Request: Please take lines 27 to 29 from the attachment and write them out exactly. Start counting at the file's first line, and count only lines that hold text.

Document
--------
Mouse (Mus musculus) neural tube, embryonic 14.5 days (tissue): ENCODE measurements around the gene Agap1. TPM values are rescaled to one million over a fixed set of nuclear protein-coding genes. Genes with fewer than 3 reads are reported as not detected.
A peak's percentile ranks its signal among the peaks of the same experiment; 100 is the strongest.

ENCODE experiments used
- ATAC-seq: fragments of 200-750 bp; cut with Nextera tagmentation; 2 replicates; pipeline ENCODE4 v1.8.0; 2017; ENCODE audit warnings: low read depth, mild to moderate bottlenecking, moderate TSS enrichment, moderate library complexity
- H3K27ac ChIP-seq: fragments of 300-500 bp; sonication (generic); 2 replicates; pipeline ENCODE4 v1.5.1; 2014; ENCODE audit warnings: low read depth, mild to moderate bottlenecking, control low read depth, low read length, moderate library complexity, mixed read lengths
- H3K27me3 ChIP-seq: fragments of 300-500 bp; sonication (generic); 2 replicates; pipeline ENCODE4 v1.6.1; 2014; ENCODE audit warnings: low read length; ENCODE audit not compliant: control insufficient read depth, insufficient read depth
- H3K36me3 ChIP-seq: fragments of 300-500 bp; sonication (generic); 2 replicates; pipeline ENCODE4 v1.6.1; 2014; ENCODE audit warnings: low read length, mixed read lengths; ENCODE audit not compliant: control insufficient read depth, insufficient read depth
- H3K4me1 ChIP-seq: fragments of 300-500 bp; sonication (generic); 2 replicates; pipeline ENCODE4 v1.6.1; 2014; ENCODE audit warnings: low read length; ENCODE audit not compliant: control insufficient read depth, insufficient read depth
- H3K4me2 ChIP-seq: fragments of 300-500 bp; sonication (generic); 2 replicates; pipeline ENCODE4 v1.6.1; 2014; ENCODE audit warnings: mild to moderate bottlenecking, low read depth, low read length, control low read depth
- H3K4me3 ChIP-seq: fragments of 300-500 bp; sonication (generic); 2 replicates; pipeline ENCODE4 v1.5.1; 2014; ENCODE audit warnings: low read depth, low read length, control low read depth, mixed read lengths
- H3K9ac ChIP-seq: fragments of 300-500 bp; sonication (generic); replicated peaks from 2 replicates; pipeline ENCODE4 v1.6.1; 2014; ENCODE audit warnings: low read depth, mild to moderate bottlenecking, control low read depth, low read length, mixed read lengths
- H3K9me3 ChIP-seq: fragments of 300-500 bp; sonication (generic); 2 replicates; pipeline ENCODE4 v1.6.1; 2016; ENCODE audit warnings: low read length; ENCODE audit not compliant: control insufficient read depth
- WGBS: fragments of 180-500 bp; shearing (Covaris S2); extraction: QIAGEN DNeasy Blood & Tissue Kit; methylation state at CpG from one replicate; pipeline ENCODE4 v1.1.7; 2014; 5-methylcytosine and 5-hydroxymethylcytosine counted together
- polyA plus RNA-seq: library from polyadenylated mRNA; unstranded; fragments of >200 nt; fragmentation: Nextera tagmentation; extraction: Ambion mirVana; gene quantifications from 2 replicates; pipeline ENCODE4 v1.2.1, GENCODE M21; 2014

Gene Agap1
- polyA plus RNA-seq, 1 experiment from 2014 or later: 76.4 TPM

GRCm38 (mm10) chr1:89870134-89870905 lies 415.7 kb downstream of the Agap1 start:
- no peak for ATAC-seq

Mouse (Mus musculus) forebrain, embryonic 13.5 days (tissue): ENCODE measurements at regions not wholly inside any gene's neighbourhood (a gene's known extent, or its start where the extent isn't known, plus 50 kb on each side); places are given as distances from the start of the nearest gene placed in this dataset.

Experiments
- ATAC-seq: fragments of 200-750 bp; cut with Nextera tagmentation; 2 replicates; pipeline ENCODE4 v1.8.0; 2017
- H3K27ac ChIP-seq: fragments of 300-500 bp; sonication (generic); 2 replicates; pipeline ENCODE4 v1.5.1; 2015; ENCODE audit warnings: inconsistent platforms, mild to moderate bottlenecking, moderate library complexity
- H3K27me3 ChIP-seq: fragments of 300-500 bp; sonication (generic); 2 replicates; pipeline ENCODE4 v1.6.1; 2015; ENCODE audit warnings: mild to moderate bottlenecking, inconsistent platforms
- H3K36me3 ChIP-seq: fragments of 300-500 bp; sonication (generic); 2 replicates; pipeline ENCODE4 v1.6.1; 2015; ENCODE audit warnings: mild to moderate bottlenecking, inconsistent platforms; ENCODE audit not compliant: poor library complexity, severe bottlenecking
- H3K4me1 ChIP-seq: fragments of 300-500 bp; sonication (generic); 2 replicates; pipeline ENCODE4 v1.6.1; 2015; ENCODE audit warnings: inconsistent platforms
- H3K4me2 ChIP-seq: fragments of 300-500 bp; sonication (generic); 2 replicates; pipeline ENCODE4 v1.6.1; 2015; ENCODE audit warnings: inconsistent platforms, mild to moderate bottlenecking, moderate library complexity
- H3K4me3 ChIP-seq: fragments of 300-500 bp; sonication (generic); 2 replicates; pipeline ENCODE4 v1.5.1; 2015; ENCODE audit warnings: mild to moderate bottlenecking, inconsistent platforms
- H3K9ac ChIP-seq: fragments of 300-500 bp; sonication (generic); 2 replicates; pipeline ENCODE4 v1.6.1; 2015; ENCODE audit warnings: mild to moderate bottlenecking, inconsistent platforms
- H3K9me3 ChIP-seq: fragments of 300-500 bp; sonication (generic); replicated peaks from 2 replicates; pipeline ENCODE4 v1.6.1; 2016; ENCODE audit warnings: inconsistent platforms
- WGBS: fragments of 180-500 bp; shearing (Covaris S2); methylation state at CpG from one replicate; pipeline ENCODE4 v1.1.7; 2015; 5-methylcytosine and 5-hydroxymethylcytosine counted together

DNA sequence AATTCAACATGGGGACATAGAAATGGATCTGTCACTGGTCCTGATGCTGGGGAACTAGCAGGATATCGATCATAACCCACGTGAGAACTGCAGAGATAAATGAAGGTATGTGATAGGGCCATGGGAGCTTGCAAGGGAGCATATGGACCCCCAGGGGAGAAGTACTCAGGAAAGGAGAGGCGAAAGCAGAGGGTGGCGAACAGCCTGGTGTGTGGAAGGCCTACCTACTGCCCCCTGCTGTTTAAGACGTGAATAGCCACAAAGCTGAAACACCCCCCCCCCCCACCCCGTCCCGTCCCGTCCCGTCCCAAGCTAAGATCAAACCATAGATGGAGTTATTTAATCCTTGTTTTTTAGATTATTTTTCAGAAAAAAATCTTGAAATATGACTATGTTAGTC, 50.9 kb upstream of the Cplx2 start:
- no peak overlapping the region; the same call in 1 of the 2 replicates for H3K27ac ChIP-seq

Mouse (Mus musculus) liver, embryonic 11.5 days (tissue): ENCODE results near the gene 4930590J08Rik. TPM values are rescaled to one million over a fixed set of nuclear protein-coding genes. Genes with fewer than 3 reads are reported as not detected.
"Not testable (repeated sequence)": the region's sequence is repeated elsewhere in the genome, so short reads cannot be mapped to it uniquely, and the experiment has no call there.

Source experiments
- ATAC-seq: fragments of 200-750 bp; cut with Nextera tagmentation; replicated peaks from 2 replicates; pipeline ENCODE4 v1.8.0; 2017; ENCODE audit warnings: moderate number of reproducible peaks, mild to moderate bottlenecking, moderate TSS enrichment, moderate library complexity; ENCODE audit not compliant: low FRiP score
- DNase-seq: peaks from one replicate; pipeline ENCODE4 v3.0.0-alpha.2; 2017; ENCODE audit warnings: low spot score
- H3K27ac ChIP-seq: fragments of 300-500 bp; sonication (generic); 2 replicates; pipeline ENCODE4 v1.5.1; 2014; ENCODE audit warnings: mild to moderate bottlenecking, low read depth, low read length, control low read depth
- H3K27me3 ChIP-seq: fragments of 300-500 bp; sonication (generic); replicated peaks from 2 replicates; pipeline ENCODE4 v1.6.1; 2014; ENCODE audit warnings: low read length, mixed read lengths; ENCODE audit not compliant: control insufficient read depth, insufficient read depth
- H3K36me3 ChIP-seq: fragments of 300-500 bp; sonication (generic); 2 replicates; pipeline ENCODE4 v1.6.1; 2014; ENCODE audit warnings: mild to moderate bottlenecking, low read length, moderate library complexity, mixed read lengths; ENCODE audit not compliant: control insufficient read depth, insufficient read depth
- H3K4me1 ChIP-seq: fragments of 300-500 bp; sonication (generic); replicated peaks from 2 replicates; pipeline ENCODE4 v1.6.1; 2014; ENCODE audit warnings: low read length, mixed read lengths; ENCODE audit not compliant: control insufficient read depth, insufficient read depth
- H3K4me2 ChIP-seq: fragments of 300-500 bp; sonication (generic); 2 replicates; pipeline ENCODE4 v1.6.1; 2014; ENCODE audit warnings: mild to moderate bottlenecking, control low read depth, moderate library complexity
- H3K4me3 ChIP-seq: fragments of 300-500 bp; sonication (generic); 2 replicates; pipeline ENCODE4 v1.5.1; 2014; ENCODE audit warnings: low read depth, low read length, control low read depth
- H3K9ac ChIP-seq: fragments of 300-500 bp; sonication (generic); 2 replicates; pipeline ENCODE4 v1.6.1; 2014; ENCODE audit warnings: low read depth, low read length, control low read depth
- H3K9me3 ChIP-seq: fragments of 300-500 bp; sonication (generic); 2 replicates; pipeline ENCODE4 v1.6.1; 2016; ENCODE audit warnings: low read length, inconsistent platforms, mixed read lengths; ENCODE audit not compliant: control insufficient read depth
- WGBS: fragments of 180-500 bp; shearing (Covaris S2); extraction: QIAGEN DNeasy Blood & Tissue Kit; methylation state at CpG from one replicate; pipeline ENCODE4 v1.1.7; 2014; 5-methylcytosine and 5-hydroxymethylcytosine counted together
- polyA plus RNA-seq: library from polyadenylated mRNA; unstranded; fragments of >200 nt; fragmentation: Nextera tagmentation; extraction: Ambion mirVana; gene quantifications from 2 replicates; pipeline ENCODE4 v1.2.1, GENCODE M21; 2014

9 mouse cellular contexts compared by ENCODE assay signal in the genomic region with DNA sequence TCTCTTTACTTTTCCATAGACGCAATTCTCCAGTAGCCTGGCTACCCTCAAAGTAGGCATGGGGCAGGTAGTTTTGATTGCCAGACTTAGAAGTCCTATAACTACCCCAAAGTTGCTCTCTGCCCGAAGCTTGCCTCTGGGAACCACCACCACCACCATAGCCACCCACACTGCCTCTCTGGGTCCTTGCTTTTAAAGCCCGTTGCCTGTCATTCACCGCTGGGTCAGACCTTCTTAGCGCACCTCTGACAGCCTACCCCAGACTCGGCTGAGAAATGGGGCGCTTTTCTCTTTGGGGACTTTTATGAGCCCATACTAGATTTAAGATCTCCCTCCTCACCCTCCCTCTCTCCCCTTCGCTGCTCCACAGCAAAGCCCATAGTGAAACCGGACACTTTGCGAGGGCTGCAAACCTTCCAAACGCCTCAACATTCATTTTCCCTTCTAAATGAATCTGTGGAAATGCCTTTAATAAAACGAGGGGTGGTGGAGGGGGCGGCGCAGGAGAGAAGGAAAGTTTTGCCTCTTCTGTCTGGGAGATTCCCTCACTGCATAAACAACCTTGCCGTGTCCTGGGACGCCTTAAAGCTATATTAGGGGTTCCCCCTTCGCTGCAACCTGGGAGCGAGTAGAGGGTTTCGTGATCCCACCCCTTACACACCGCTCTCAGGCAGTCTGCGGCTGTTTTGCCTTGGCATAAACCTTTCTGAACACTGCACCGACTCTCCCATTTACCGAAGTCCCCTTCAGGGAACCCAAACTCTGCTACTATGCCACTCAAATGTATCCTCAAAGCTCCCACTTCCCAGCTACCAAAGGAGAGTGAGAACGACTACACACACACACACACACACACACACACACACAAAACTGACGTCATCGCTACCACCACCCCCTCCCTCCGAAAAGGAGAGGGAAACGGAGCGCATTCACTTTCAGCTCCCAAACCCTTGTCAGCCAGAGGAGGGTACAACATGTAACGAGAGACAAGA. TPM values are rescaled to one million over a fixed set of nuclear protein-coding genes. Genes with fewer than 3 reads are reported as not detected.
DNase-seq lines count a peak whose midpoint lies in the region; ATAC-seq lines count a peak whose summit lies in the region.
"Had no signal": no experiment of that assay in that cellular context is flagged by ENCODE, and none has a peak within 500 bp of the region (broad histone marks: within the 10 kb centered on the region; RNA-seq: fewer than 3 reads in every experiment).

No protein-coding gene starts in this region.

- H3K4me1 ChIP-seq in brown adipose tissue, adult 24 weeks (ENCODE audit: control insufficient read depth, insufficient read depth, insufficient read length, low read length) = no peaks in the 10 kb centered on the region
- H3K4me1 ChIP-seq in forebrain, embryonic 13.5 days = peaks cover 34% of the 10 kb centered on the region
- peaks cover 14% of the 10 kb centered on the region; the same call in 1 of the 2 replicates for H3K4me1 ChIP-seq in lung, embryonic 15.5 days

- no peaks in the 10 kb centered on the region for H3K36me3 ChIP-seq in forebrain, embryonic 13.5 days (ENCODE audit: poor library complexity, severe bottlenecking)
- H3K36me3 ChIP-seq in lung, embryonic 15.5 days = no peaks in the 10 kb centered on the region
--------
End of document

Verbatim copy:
- H3K4me3 ChIP-seq: fragments of 300-500 bp; sonication (generic); 2 replicates; pipeline ENCODE4 v1.5.1; 2015; ENCODE audit warnings: mild to moderate bottlenecking, inconsistent platforms
- H3K9ac ChIP-seq: fragments of 300-500 bp; sonication (generic); 2 replicates; pipeline ENCODE4 v1.6.1; 2015; ENCODE audit warnings: mild to moderate bottlenecking, inconsistent platforms
- H3K9me3 ChIP-seq: fragments of 300-500 bp; sonication (generic); replicated peaks from 2 replicates; pipeline ENCODE4 v1.6.1; 2016; ENCODE audit warnings: inconsistent platforms